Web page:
We intend to rely on a combination of common law copyright, patent, trademark, and trade secret laws and measures to protect our proprietary information. We have obtained patent protection for certain of our products; however, such protection does not prevent unauthorized use of such technology. Trademark and copyright protections may be limited, and enforcement could be too costly to be effective. It may also be possible for unauthorized third parties to copy aspects of, or otherwise obtain and use, our proprietary information without authorization, including, but not limited to, product design, software, customer and prospective customer lists, trade secrets, copyrights, patents and other proprietary rights and materials. Other parties can use and register confusingly similar business, product, and service names, as well as domain names, which could divert customers, resulting in a material adverse effect on our business, operating results, and financial condition.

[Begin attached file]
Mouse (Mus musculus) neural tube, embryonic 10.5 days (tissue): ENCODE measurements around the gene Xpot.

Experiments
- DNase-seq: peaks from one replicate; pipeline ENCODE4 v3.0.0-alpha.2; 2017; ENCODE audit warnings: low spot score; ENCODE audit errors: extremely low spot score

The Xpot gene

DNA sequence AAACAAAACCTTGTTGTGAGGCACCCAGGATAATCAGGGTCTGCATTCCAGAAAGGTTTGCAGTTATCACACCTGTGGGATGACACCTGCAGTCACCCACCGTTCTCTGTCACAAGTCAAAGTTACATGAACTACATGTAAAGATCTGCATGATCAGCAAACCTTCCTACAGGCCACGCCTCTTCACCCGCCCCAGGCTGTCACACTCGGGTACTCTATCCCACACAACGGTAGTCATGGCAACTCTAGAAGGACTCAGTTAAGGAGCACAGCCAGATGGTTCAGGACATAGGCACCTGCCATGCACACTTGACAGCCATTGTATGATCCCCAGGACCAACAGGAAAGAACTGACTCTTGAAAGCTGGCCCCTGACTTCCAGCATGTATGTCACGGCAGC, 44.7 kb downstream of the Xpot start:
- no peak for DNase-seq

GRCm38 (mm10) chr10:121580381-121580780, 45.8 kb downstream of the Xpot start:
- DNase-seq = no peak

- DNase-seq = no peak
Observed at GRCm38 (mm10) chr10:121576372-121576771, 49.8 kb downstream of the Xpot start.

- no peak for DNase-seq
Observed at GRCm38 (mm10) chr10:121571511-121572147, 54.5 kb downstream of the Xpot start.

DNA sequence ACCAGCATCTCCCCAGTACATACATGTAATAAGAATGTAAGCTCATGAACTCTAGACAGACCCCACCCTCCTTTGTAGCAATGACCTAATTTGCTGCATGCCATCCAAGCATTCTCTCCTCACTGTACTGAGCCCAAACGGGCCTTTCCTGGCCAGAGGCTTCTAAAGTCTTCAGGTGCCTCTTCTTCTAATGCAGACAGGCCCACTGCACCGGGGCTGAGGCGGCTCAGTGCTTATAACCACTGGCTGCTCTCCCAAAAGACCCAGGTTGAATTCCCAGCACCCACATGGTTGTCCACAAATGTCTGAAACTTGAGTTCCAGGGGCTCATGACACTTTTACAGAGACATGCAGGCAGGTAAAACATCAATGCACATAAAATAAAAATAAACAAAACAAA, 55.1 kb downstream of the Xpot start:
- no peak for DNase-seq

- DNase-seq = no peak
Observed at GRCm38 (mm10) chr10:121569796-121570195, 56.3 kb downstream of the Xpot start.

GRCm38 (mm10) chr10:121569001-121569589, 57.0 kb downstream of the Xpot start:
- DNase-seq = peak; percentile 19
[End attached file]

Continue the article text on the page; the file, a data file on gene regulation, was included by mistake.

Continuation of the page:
Intellectual property rights may also be unavailable or limited in some foreign countries, which could make it easier for competitors to capture market share. Many companies have encountered significant problems in protecting and defending intellectual property rights in foreign jurisdictions. The legal systems of certain countries, particularly certain developing countries, do not favor the enforcement of patents, trade secrets and other intellectual property protection, particularly those relating to biotechnology products, which could make it difficult for us to stop the infringement of our patents or marketing of competing products in violation of our proprietary rights generally. Many countries have compulsory licensing laws under which a patent owner may be compelled to grant licenses to third parties. In addition, many countries limit the enforceability of patents against government agencies or government contractors. In these countries, the patent owner may have limited remedies, which could materially diminish the value of the relevant patent rights. If we or any of our licensors is forced to grant a license to third parties with respect to any patents relevant to our business, our competitive position may be impaired, and our business, financial condition, results of operations, and prospects may be adversely affected. The loss of a significant supplier, an increase in component costs, or delays or disruptions in the delivery of components, could adversely impact our ability to generate future revenue and earnings and have an adverse effect on our business, financial condition, and operating results.